Much of these are supply side factors, arising from structural changes in either the agriculture sector or the economy in general. An ongoing study of farmers’ suicide cases in a relatively well-off region of Karnataka, however, points to certain changes in the fundamental relationship that farmers’ have with their land.
One important factor that emerged during course of the study, being conducted by a team of researchers from Azim Premji University in Bangalore, is a perceptible decline in the farmers’ ability to cope with shocks. This in turn seems to be the result of an emerging relationship between land and farmers which is tenuous, instrumental and devoid of its characteristic resilience.
Notwithstanding all the problems historically associated with agriculture, Indian farmers have always viewed land ownership as an ultimate source of livelihood security. The rural Indian’s longing for land ownership has been immortalised by several literary and cinematic works. Celebrated Kannada writer Shivarama Karantha’s novel Chomanadudi (Choma’s Drum) centred around the unfulfilled wish of its protagonist to till a piece of land of his own. Director Bimal Roy’s Bengali film Do Bigha Zamin adroitly portrayed a poor family’s struggle to retain their farm land when a powerful local moneylender threatened to usurp it.
Land was so central to the life aspirations of rural Indians because it was not just a source of livelihood but a source of security, pride and status, despite the harsh realities of farming. A saying in many parts of rural India goes like this: one may stumble on the rough edges of the land and fall upon the ground, but it is the same ground that provides support to stand again. The message is that dependence on land may lead to troubles, but the solution for those troubles is also to be found in land.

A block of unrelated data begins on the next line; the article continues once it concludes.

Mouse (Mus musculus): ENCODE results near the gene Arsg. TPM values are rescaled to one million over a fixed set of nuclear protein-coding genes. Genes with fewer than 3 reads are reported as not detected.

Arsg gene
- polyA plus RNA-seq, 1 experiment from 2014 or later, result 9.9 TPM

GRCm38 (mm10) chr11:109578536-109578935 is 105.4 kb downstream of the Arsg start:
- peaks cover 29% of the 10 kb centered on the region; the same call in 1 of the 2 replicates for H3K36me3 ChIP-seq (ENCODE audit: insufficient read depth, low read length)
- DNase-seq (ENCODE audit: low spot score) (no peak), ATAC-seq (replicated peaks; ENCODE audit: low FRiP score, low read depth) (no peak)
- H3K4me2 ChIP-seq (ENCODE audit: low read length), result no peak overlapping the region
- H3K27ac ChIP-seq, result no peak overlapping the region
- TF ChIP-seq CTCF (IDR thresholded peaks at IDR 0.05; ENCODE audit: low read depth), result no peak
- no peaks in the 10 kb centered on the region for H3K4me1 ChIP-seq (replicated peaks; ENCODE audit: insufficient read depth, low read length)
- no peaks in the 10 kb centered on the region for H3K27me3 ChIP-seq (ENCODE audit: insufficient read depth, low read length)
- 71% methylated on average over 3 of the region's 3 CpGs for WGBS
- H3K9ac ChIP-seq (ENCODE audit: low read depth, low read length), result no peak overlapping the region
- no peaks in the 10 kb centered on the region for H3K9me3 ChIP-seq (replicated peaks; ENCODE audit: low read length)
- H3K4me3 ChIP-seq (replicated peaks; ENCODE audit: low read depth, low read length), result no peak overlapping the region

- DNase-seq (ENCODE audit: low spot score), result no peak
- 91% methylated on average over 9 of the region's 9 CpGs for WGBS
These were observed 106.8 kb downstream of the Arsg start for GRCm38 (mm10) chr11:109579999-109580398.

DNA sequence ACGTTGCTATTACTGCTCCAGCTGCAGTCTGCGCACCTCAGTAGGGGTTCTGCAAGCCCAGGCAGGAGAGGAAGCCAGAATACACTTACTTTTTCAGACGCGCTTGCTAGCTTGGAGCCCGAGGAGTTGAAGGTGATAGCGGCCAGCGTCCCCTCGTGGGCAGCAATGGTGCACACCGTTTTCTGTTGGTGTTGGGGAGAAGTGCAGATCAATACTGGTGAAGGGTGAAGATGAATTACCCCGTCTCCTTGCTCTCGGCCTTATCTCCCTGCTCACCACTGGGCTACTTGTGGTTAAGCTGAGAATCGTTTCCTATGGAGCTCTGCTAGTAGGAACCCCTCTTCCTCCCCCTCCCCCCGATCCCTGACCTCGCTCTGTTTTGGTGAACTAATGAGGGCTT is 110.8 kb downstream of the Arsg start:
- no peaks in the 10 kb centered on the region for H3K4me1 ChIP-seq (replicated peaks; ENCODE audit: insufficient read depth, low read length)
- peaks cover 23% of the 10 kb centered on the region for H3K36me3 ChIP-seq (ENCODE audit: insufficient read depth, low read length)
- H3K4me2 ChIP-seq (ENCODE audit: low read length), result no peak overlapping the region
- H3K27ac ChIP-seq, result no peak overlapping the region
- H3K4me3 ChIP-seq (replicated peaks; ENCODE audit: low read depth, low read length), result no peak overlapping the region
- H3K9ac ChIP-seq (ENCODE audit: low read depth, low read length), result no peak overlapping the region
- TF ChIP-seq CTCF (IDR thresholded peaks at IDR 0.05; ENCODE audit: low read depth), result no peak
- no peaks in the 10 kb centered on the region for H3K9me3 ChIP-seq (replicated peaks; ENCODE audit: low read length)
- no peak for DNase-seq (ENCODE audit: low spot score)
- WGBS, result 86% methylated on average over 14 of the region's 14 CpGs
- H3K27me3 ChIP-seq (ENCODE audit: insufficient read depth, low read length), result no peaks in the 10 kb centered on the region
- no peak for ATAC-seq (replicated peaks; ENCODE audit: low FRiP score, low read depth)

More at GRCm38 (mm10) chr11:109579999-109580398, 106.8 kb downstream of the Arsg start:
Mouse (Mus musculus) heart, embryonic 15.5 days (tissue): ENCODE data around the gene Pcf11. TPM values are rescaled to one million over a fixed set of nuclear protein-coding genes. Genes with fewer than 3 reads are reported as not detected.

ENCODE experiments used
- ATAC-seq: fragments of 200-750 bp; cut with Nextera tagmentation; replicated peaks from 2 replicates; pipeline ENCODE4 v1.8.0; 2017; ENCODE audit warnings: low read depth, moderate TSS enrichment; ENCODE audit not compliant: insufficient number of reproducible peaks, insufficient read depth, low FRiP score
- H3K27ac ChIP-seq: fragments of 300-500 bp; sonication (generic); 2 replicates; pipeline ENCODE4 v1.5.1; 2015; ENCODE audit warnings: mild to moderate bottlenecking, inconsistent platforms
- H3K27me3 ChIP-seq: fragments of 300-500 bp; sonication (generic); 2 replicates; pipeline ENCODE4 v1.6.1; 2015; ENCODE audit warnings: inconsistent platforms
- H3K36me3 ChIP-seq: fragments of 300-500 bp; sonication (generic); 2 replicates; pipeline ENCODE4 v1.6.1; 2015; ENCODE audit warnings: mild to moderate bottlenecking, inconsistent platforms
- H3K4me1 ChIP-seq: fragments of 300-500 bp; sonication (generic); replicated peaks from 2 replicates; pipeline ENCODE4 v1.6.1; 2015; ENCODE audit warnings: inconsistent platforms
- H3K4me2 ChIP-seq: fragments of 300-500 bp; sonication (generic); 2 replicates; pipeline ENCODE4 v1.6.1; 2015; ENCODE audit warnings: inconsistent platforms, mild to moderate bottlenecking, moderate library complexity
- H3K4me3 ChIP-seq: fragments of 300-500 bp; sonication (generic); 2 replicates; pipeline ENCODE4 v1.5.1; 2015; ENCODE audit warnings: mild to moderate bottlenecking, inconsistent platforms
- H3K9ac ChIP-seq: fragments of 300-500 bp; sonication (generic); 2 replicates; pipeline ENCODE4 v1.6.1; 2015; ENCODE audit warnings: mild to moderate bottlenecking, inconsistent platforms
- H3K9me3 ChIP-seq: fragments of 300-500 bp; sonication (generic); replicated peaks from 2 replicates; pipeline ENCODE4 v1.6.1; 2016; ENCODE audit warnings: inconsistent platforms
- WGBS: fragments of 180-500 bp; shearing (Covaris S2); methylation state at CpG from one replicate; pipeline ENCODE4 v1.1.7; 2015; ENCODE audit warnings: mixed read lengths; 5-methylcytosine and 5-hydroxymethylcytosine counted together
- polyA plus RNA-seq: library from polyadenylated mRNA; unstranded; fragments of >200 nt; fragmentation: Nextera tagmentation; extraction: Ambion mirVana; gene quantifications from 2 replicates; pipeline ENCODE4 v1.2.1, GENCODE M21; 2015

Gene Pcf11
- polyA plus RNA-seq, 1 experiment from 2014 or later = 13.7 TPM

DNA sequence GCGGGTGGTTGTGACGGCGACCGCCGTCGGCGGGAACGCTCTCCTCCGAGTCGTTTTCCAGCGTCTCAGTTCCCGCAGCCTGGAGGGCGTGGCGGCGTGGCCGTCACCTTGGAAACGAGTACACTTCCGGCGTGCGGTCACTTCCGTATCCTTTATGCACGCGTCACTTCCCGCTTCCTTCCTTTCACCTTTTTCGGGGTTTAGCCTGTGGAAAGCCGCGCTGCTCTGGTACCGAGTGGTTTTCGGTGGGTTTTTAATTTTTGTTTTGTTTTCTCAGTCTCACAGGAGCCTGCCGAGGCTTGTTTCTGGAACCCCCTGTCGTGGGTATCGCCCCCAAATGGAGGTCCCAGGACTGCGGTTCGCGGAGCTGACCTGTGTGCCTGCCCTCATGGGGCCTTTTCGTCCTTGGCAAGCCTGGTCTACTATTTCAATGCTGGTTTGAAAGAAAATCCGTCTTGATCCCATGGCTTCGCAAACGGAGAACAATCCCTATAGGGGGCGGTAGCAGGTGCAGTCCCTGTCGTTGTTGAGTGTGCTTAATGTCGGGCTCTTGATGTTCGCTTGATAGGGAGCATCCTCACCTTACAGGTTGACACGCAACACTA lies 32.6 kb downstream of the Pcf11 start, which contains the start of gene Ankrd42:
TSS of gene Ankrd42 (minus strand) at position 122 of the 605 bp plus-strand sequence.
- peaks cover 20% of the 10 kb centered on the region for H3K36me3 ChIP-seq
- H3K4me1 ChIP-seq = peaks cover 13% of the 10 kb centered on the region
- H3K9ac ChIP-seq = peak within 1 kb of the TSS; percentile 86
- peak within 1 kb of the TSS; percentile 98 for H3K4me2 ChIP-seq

A changing relationship
Life stories of the families of farmers who committed suicide during 2015-17 in the Mandya district of Karnataka, where the study was undertaken, suggest that farmers no longer relate to land in the same way that they used to.
The bundle of security that marked the land-farmer relationship in the form of social capital, moral economy and a series of farm practices which provided a bulwark against shocks no longer exist. Farmers, for example, no longer go to work in each other’s farms to extend mutual labour support. When they used to do so earlier, it provided a means of developing strong social bonding and community feelings.
The average operational farm has shrunk in size so much that farmers do not need outside support for their farm operations. This is one of the reasons why the farming sector no longer needs local landless labourers or migrant workers. Rather than being a collective vocation, agriculture is becoming an individualised family pursuit.
The integration of agriculture with the market is another reason. Many farmers said that they no longer brought their harvest home. The contractors or representatives of the companies with whom these farmers enter into agreements for selling their produce would lift the harvest straight from the farm. In the past, the residues from the farm provided farmers with the fodder. Now that the harvest is cleared from the farm, no residue is left to feed the cattle and ruminants.